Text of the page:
27:25 - Glenn: And what are you hoping to get out of it? In regards to the information that's going to have a material impact on the decisions that you make because the decision is unite. They're going to have a material impact on your customers and the end-users and I've got another one that I've gotten the back pocket, and I'm thinking about that, which comes down to those, those end-users. But, yeah, I'd be really keen to, to give those insights in regards to that end objective of doing this modeling, how's it going to impact those decisions that you make?
28:00 - Daniel: Well, when we get this to the place that we want it to be, we should be able to use it to make the, to use it, to drive our decision-making in the right sort of way.So we will have the hypothesis, we'll be able to have the right level of confidence in the hypothesis. And, and actually that would be able to drive decisions as to whether where we need capacity.
And allocate resources more effectively. we'll be, we'll be more efficient as an organization and we'll, we'll actually be more resilient. And that really is the key for us to become more robust and more resilient and to make sure that people have the sort of confidence that they have a right to expect from.
28:47 - Glenn: I would imagine it at a play, a major role in the future looking food as well, all the top of communication and education. You can provide to your customers around the changes that are coming and the reasoning, why, and it was going to help empower them to make better decisions as well.
29:07 - Daniel: Yeah. That's an absolute, that's an absolutely excellent point. They would, yeah, I mean, we would ideally want to be in a place. Well, what people are thinking about how they, the impact of their commercial decisions on their payment systems and thinking about the, thinking about the consequences further down the road after they've made that they've rushed into the market and made the decisions that they've made
29:41 - Glenn: Absolutely and what's next for you when it comes to this, this whole project? And the rollout of it, and I'm not expecting timelines and things like that, but it must be a really fascinating stage for you to be in just kicking this off.
30:00 - Daniel: Yeah. Well the light, any sort of form of modeling, there's a, there's a, well-known saying that all models are wrong, but some are useful. We're trying to get it to the point where, it is correct enough to give us the right level of confidence.
30:23 - Glenn: Absolutely. A little bit like, getting back to the economists, probably the most accurate prediction that most economists make is that most of their predictions are not going to be accurate.
30:32 - Daniel: Indeed yeah but again, part of this is you, you know, it, when you say, you know, we've had in terms of the actual, in theory, how every single to work in reality, you know, we went through a process of independent verification of validation.
We worked with a sort of very, very eminent university department. This, they, they checked on that. Alright. And I said, well, according to our understanding of how these things work and according to the math It's been done correctly. So now the question is whether all of these correct, parameterizations, when they've been done, all of them collectively then produce realistic results.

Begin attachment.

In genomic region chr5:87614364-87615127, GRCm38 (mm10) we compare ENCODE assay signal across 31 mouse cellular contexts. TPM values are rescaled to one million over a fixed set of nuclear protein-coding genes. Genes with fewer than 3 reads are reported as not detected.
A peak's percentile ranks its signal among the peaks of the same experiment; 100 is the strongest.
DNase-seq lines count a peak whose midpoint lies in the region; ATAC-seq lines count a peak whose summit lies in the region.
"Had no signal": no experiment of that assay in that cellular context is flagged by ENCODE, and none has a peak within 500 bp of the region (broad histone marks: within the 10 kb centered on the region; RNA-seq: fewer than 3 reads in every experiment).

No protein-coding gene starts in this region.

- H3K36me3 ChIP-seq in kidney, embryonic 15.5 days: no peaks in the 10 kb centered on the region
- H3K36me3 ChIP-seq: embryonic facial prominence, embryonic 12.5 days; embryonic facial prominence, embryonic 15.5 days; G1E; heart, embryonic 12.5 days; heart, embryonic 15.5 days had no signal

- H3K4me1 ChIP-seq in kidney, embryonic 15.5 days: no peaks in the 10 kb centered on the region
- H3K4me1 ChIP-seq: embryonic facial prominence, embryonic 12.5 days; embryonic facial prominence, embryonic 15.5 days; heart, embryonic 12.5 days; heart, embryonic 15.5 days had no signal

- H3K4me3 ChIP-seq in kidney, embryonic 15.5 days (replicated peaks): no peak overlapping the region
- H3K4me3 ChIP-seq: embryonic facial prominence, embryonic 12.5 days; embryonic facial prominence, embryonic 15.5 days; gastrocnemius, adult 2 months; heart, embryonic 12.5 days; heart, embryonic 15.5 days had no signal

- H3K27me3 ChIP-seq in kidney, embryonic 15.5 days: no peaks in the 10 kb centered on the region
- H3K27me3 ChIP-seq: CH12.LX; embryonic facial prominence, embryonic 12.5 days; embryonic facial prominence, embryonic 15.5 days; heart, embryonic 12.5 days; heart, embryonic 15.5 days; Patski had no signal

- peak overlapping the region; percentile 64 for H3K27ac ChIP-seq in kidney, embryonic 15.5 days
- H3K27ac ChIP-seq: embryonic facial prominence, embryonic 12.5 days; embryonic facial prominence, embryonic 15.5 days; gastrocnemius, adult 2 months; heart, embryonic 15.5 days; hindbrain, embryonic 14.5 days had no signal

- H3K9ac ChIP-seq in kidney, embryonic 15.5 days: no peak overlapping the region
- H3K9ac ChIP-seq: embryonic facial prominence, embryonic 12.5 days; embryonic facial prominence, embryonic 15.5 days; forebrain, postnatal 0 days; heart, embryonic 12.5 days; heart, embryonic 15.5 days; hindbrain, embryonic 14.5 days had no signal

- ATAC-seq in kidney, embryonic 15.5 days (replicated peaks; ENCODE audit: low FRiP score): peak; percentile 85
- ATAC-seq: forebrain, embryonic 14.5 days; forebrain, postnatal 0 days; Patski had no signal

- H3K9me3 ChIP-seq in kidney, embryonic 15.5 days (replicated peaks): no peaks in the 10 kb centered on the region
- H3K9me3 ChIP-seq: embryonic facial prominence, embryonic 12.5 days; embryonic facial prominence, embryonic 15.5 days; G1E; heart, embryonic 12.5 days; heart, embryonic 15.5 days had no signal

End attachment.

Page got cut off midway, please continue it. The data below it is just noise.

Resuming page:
So that's, it's just a really exciting, it's a really exciting thing to be able to talk about. I'll be even more excited, but I could actually show some results and we see where is it? And so I suppose circling all the way back around, a lot of people would say, Well, you touched nearly every single person in the UK in some shape or form. Why bother?
31:39 - Glenn: Why bother to change?
31:43 - Daniel: Well, payments is globally competitive now. Right? Wait, like I said, at the beginning of this, there are increasing numbers of players in the market. The players are increasingly diverse. We are not able to sort of sit here and go, wow, well, we've always existed as a Nashville payment platform, we should rely on national protection, et cetera, et cetera.
We haven't previously maybe thought of ourselves as a company with competitors, but even though we've got a hugely strong position domestically, this doesn't necessarily. Translate into a unique long-term advantage, in the face of new, better funded global infrastructures. I mean, if there are alternative models emerging for payments, we need to earn our right preference.
Right. We need to, you know, we need to be a place where people see as where people see us. A really a good option, an option of choice. I mean, right down to this sort of SME conversation, which we had we had earlier, when I, my garage, know very, kind enough to come and drop my car back when they've got, when they're done with it.
Right. And they come to the door with a payment device. And in the old days, this would be a card PDQ and nowadays it's a much smaller Bluetooth device, but the thing that hasn't changed for them is they're still paying some pretty hefty, some pretty hefty prices for those payments. And that's that stacks up over time when you're a small business and.
When I say to them, wouldn't you rather a payment from a bank account, right? From an interbank payment? They invariably say yes, not just my garage but every small, small, merchant that I talked to. I said, yeah, of course we would. You know, but, but can we now in other countries, they can right? The UK runs very much has a huge amount of commitment to that has a huge amount of, of called volume.
Of course. There are other countries where it's not like that, you know, people pay differently those systemic changes are possible, but only if we can. Right. Only if we are able to offer those options for people to innovate on our platforms and offer the ability to, for example, pay, to pay by bank.